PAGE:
Photo Credit: Jewish Press

We all lead such busy lives nowadays that many people who have full time jobs find it difficult to get to a regular daf yomi shiur even though the excitement of all the Siyumei haShas this year has sparked a new wave of interest in joining this amazing ongoing project.

Everybody’s doing it, the mantra seems to go, and if they can, why can’t I? Because of this, some of the people giving the shiurim are trying to accommodate those who can’t find the hour or so every day for the full shiur. So they now also give a shorter shiur with the summary of the main points of that day’s daf. This is also a great help for those who want to review and refresh their memories about what they learned the day before.

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One of these is the “8-Minute Daf” shiur given by Rav Eli Stefansky of Beit Shemesh. It was originally started as a way for those who attend his regular daily shiur to review what they learned the previous day, but it also serves as the shiur itself to some people who don’t have time to attend a full shiur. Its big advantage is that it is accessible both live online and also via WhatsApp, so you can watch and learn at any time of the day or night – whenever it suits you and wherever in the world you live.

One of the many beneficiaries of the “8-Minute Daf” is Yaacov of Manchester, UK, who watches the shiur every day and was amazed by the hashgacha pratis he recently experienced. His grandfather was niftar last year, and Yaacov committed to learn Maseches Moed for the shloshim. However, he admits that it was difficult for him to get it finished in time and he ended up really rushing through it and not giving the learning the time and attention it needed and deserved. He decided after Yom Kippur that he would start learning the masechta again at an easier pace in time for his grandfather’s yahrzeit. He began learning about six mishnayos a day.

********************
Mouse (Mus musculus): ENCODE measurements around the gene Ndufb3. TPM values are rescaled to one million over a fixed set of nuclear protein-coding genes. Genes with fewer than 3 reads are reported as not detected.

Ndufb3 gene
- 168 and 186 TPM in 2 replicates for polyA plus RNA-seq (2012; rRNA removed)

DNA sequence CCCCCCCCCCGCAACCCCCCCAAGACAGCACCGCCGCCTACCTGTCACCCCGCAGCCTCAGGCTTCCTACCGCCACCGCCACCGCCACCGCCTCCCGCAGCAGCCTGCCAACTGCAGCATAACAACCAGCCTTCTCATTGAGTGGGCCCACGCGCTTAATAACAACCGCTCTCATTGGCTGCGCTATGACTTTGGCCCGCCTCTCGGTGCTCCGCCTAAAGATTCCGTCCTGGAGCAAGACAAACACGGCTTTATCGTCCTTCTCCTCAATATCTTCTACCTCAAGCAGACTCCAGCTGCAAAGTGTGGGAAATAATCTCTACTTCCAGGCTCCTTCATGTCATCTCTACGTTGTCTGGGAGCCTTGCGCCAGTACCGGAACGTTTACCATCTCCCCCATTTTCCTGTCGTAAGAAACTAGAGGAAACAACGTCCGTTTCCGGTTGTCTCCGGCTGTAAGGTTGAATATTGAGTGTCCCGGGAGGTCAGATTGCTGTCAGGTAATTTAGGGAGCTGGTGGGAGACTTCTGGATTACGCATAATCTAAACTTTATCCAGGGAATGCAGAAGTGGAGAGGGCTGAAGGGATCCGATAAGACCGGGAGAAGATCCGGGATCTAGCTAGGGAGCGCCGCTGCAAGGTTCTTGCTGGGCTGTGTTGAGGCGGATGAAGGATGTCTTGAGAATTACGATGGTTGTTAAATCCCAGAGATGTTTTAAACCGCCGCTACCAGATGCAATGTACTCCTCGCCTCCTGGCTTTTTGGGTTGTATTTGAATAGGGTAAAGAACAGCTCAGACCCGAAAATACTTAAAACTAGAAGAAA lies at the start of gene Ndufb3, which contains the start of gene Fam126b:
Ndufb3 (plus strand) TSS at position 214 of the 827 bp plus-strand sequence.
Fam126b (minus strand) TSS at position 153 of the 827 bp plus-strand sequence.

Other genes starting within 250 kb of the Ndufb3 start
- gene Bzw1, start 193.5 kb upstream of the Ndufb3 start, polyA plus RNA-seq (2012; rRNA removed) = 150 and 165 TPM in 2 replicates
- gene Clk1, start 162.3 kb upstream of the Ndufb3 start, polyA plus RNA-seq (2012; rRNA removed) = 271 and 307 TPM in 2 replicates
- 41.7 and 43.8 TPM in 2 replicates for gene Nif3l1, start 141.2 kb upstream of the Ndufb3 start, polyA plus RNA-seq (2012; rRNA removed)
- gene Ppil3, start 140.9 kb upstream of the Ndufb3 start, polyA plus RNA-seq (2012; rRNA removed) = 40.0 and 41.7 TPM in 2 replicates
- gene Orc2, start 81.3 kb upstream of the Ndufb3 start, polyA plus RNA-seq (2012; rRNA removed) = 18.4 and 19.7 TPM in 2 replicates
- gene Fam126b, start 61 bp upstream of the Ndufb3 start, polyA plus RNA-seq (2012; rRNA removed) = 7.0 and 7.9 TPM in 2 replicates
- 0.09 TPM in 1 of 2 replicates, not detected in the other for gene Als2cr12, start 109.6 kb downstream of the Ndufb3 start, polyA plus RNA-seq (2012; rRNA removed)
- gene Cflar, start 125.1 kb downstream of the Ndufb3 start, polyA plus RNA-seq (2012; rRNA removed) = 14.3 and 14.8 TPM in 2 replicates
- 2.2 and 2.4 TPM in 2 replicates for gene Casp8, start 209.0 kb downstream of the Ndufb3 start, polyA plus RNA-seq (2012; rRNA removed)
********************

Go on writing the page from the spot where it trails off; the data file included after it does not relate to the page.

He was in the middle of Pesachim when he got really stuck on one of the mishnayos. He reread it time and time again, but finally decided he’d just have to accept that he didn’t understand it and move on.

The following day he was listening to his regular “8-Minute Daf” – and the exact mishna he had gotten stuck on was referenced in that day’s shiur. Rav Stefansky went through it and offered some very clear explanations. As Yaacov said, “Had I started re-learning Moed just one day earlier or later, or done it at a different pace, this ‘coincidence’ would not have been. I was quite taken aback.”

He also experienced another “coincidence” in learning daf yomi. “I was behind two daf from last week and was going to do the ones I had missed this morning and then catch up during the week. I had a business meeting which got cancelled at 9 a.m., so I just went through to today’s daf as well. Had I not done so, I almost certainly wouldn’t have remembered the mishna from today in two or three days time, as it was discussed in today’s daf.”

When he emailed me his story he ended with “Was this a sign from Above?” I certainly have no doubt that it was, and I am sure that both Yaacov and Rav Stefansky have a part in the aliyas neshama of Yaacov’s grandfather, Pinchas Moshe ben Mordechai, whose yahrzeit falls on 1 Adar. May his memory be for a blessing.

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